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THERE'S A SOUND of tiny feet in the attic. How do those Starlings get in? I open up the loft hatch and the studio window, then leave the room undisturbed for a few minutes. But it takes a second attempt to persuade the bird to come out. It emerges after a few seconds, flies straight out of the window, down the garden and over the meadow.
Life in the MinesThis week I'm researching coal mining in the area. I walk up to the local library, passing at least one of the old pit shafts. There were once sixteen of them in this part of the valley. Today all that's left is a mound covered with trees in quiet countryside.
Usually you can only guess what life was like for the people who worked such mines. But in 1841 mine workers, who included women and children, were interviewed in a survey which resulted in the 1842 mines act, which banned child labour in mines.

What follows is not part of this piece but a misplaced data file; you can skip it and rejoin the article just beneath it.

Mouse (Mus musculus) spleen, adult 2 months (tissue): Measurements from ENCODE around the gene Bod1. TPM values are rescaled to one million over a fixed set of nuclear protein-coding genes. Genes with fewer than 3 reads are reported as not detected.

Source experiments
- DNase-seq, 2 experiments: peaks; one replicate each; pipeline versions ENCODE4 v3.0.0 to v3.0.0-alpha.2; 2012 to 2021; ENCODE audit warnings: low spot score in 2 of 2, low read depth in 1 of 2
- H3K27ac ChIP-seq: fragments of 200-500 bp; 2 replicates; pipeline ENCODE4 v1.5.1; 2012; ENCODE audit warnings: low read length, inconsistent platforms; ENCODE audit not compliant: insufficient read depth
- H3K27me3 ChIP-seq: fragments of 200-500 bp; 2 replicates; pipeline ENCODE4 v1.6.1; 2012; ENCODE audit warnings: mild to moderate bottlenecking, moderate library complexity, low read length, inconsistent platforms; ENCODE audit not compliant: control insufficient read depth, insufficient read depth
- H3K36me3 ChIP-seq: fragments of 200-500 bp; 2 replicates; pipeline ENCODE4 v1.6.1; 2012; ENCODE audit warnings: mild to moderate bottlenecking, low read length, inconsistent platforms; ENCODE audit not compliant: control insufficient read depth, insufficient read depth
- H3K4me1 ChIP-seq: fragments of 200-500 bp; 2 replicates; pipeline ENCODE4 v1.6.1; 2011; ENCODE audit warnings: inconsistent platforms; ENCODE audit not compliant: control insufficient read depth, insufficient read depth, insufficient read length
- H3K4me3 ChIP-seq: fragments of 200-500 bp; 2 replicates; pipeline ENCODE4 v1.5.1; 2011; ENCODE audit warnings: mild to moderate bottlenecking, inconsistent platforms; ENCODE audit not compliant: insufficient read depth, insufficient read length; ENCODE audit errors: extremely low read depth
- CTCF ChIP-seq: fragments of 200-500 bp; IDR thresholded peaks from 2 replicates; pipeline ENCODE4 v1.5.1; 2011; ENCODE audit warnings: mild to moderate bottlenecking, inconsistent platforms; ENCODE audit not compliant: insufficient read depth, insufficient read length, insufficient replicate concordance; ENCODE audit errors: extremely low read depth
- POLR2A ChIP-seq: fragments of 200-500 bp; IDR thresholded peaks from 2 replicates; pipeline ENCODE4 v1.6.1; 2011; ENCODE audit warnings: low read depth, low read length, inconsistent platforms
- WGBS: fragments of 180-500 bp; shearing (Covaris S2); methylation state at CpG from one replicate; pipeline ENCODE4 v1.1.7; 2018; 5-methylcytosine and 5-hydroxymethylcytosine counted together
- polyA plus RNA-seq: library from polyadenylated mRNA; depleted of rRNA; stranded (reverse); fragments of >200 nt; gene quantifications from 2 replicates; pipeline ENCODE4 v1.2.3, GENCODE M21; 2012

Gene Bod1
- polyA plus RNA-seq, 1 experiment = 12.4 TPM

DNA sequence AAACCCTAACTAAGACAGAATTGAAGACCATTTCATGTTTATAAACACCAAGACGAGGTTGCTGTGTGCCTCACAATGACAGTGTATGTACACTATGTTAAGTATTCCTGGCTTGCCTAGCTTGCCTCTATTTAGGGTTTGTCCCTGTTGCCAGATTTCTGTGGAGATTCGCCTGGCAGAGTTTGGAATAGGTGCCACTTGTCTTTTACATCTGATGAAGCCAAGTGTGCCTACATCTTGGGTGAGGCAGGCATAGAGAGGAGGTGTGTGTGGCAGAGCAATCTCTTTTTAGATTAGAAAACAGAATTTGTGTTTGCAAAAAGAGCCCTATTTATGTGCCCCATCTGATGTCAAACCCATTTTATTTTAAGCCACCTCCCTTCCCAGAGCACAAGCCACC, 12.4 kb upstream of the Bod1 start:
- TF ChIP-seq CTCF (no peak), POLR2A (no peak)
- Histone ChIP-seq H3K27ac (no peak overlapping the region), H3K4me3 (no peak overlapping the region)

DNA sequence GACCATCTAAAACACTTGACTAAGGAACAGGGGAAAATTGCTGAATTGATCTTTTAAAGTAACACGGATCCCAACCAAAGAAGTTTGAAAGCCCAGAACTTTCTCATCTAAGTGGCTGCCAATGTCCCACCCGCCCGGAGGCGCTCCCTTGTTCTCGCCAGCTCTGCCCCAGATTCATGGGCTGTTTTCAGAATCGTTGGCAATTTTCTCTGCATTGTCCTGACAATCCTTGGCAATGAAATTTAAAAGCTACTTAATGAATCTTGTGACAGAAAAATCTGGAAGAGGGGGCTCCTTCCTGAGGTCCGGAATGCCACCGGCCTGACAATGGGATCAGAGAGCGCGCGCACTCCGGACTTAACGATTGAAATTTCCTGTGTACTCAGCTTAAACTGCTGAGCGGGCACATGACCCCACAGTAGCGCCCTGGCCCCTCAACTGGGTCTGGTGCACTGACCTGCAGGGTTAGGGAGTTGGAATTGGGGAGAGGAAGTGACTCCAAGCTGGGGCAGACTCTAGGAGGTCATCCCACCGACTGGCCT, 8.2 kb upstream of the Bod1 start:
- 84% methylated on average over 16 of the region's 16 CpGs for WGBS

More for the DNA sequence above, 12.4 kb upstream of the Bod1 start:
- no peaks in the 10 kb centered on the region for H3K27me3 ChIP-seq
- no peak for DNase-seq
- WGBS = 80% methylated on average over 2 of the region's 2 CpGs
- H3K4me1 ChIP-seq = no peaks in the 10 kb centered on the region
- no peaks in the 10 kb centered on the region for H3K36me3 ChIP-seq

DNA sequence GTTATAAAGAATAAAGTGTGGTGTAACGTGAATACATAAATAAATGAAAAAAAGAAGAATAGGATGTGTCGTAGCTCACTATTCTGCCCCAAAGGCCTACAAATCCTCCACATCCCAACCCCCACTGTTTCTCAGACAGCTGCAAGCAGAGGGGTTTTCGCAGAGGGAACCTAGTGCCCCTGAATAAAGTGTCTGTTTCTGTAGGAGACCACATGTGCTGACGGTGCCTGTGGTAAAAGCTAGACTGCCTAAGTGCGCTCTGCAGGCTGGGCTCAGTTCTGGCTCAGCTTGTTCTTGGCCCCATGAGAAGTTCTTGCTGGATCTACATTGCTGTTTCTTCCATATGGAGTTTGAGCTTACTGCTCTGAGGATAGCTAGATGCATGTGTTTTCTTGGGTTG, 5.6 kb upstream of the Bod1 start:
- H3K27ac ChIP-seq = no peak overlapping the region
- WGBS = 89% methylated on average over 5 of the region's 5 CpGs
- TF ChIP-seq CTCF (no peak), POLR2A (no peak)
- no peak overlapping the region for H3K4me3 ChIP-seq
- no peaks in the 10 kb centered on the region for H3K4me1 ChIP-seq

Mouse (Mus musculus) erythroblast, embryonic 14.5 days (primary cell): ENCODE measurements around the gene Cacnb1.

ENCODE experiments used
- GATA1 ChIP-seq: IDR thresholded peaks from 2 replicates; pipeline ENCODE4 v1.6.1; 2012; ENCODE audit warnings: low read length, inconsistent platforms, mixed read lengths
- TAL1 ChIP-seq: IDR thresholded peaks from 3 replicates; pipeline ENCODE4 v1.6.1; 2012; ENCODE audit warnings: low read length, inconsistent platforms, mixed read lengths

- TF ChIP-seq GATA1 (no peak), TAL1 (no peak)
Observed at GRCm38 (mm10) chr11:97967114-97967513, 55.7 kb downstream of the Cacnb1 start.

These are the words of Fanny Drake , aged 15, her job was to hurry, to push corves, small wagons full of coal and about as heavy as two fairly hefty men, from the face to the shaft;
‘I work at Charlesworth’s Wood Pit in Wakefield. I hurry by myself. I don’t like it so well. It’s cold and there is no fire in the pit. I’d rather be out of it altogether. I push with my head sometimes; it makes my head sore sometimes that I cannot bear it to be touched, it is soft too. I often have headaches and colds and coughs and sore throats.
I'd like to know what happened to Fanny.
A boy of six who started work as a trapper (opening and closing doors) in the same mine worked there for over eighty years. Even when the mine owners gave him a pension he still insisted on coming to work in the engine house at the pit head.
One afternoon he remarked that he was feeling a bit off it and asked if he could go home early. They told him to take the next day off too. He died that evening.
Local mining was given a boost when the river was made navigable. My sketch shows one of the old coal staiths by the canal.